George Hall on Gounod, the 19th-century French Opera master

Gounod dramatised the romance of others in operas such as Roméo et Juliette. But the composer's own life story was also full of thrills and spills

Before Bizet's Carmen, the world's most popular opera was Gounod's Faust, a cure for all box-office ills almost from the moment of its Parisian premiere in 1859. Not far behind in popularity was another work by the 19th-century French master, his Roméo et Juliette, first staged in 1867. But fashions change, and Charles

Gounod's operas, along with much of the French 19th-century repertory, lapsed from the international stage, virtually disappearing in the postwar era. Recently, though, Faust has regained some of its momentum, so too has Roméo, which makes its belated debut at the Salzburg Festival this summer and is part of Opera North's current Shakespeare season.

Whatever criticisms have been made of Faust over the years, no one has ever doubted Gounod's theatrical gifts, and in some respects Romeo and Juliet was a subject even better suited to them than Goethe's poetic drama. Gounod's strengths were best realised in scenes of intimacy. Though Faust has its share of noisy razzmatazz, it is in the nocturnal garden scene, in which Faust seduces Marguerite to music of fragrant delicacy, that Gounod's score reaches its highest point. In Roméo, Gounod was able to capitalise on these more subtle aspects of operatic writing in a work that concentrated on love at its most innocently romantic.

Gounod's librettists, Barbier and Carré, made a good job of refashioning Shakespeare's play for the opera stage, starting off with a lively ball scene and finding room for high drama in the duels. But they also included an unprecedented number of love duets - four in all - charting the trajectory of Romeo and Juliet's relationship from the exploratory formality of their first meeting, set as a deliberately old-fashioned madrigal, to the passionate re-engagement and then dying fall in the tomb scene.

In his days as a music critic, George Bernard Shaw could be caustic about Gounod - especially his lengthy oratorios - but he found much of his operatic music "irresistibly charming". It's a description that could be applied to Gounod himself. Born in Paris in 1818, the son of a painter and a pianist, he studied at the Paris Conservatoire, winning the prestigious Prix de Rome prize that allowed high-flying students a year in Italy to broaden their minds and imbibe art. In Gounod's case this involved enthusiastic exposure to the church music of Palestrina, and to the sermons of a Dominican preacher. A career as a priest briefly beckoned: he studied at a seminary while composing the first of his many religious works. But there were other temptations, notably the theatre and women. His first opera came about through the encouragement of Pauline Viardot, the younger sister of the legendary mezzo soprano Maria Malibran and herself an electrifying operatic actress (Dickens considered her command of the stage unsurpassed). She had the power to arrange a commission for an unknown composer at the elevated Paris Opéra, and duly starred in Gounod's Sapho - loosely based on the subject of the poet of Lesbos, though with any lesbian tendencies expunged - in both Paris and London in 1851. It was a critical rather than commercial success, but Gounod was nevertheless launched in high style.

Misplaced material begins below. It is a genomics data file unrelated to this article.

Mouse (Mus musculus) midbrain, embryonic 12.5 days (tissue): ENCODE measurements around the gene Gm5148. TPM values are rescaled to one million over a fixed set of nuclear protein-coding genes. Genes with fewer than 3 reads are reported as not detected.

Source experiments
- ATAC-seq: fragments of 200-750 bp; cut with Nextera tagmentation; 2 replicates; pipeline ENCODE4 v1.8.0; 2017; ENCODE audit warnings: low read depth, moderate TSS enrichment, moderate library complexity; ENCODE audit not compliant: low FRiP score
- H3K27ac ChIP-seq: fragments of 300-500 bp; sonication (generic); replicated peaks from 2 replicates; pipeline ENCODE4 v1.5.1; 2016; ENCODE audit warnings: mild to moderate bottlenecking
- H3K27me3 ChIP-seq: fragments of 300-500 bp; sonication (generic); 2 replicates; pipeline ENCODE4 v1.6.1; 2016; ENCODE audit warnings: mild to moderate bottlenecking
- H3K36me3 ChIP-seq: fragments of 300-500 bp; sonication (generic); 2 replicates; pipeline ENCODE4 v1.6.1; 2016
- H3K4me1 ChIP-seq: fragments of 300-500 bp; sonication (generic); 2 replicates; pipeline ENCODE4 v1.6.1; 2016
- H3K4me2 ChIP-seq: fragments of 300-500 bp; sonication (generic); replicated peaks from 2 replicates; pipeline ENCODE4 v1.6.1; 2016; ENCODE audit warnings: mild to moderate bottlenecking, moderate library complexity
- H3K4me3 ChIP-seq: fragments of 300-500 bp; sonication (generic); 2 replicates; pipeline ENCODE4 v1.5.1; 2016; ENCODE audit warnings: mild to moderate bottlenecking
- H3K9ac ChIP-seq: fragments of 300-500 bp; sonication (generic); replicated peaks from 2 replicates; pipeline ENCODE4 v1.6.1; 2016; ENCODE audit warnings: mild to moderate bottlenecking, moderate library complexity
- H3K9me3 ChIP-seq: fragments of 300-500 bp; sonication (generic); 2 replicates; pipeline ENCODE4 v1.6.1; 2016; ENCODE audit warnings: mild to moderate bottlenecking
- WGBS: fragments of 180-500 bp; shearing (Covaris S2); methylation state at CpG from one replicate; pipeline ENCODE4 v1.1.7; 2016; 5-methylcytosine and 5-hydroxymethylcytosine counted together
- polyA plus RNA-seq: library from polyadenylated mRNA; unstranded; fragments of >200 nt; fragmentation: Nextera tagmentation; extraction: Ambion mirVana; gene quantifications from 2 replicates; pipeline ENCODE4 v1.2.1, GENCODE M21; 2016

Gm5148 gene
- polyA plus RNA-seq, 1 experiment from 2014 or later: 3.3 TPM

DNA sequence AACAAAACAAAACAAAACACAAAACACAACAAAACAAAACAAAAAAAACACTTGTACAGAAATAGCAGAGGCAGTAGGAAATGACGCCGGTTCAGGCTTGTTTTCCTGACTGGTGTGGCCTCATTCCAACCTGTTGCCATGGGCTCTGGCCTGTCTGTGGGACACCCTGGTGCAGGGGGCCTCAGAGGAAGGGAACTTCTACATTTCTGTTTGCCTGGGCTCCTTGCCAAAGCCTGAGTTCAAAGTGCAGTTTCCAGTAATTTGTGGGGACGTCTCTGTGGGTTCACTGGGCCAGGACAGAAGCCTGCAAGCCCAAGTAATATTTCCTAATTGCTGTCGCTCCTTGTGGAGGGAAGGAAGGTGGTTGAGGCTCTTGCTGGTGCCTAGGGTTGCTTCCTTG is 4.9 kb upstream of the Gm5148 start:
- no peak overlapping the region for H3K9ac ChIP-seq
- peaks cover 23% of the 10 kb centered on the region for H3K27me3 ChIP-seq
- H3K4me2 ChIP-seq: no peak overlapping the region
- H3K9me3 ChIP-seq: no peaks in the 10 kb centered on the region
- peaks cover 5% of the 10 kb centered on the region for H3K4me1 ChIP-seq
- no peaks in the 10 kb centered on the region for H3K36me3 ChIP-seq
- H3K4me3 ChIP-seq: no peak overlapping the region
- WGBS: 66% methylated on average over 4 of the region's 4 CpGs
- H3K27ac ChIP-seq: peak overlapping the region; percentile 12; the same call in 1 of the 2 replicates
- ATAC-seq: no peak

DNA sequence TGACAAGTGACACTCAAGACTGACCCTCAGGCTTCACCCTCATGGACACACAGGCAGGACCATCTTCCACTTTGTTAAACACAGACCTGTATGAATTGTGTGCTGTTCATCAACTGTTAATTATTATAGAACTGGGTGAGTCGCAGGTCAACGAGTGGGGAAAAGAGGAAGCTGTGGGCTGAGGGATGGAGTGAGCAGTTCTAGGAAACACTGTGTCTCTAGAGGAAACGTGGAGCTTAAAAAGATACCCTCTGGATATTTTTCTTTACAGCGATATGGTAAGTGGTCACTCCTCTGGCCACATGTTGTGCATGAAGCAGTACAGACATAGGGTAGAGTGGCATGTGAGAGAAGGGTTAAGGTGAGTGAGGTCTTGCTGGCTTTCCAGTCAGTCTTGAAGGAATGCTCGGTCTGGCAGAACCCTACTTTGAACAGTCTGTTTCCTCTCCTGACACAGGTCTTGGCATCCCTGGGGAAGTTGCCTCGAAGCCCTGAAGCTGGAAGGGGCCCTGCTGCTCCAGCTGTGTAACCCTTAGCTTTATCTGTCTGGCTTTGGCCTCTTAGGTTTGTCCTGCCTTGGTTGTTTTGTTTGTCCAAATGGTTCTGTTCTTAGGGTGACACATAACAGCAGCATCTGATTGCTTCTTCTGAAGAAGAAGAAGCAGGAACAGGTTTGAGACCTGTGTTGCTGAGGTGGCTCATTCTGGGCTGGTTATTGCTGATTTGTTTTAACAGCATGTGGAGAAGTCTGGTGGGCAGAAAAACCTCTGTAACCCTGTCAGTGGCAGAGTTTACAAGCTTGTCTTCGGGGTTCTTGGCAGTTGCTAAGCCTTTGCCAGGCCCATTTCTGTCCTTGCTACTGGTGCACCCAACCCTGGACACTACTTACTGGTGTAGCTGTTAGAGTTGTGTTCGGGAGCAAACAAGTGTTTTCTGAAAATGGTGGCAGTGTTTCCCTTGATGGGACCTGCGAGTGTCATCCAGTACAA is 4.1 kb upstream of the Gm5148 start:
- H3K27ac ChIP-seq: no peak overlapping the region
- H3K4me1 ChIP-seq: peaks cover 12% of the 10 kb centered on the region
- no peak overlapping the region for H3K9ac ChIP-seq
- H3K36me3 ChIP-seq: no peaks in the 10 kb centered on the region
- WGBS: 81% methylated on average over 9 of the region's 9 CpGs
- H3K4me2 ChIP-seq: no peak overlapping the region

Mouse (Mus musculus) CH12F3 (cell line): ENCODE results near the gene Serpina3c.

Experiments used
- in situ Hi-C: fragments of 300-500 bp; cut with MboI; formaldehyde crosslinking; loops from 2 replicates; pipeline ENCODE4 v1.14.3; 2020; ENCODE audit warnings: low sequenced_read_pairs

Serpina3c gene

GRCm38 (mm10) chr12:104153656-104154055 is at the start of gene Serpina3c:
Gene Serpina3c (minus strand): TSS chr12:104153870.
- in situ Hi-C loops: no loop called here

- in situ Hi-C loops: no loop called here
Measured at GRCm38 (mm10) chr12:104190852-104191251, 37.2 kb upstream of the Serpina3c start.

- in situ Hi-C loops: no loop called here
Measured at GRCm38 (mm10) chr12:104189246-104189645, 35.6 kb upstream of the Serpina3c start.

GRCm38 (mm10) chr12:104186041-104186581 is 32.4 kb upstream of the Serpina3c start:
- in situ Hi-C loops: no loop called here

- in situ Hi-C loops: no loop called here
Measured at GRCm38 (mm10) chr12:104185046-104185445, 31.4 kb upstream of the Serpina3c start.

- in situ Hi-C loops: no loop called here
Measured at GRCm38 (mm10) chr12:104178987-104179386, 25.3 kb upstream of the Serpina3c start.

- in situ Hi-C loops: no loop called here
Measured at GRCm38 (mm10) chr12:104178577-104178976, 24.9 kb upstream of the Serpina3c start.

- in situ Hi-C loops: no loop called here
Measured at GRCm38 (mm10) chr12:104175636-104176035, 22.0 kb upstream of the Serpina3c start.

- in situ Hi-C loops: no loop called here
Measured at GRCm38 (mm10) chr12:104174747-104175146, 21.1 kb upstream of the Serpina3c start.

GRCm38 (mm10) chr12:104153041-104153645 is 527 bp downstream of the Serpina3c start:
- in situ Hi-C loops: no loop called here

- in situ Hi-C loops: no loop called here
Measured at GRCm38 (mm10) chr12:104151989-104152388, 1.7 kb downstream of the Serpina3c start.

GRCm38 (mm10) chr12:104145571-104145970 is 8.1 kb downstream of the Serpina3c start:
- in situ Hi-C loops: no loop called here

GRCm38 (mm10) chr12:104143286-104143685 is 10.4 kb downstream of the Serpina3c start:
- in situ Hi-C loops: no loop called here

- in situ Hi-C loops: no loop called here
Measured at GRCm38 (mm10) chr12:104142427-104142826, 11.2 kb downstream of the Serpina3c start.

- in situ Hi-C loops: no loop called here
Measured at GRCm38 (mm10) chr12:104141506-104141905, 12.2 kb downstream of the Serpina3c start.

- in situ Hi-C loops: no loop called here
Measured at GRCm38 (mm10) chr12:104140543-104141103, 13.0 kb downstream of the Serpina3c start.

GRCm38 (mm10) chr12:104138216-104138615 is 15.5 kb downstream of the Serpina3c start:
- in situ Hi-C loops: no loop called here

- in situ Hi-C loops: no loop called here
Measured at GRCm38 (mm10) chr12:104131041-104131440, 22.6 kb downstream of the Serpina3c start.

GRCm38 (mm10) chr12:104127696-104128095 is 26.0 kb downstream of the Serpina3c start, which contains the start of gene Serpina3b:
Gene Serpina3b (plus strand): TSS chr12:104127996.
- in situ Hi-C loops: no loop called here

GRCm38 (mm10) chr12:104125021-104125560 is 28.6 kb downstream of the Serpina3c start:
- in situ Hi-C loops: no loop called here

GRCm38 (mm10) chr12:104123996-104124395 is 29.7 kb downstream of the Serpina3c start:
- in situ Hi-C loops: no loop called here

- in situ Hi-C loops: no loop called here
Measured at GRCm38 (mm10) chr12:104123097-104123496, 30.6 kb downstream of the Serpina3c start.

It was Faust that pushed him into the front rank of opera composers, a position confirmed eight years later by Roméo et Juliette. His career was going splendidly when the Franco-Prussian war broke out - an event that indirectly led to the most bizarre episode of his life, which centred on his attachment to an extraordinary Englishwoman called Georgina Weldon. In 1852 Gounod had married Anna Zimmermann, the daughter of his piano teacher at the Paris Conservatoire. It seems unlikely that it was a happy marriage, and he later admitted to a number of affairs.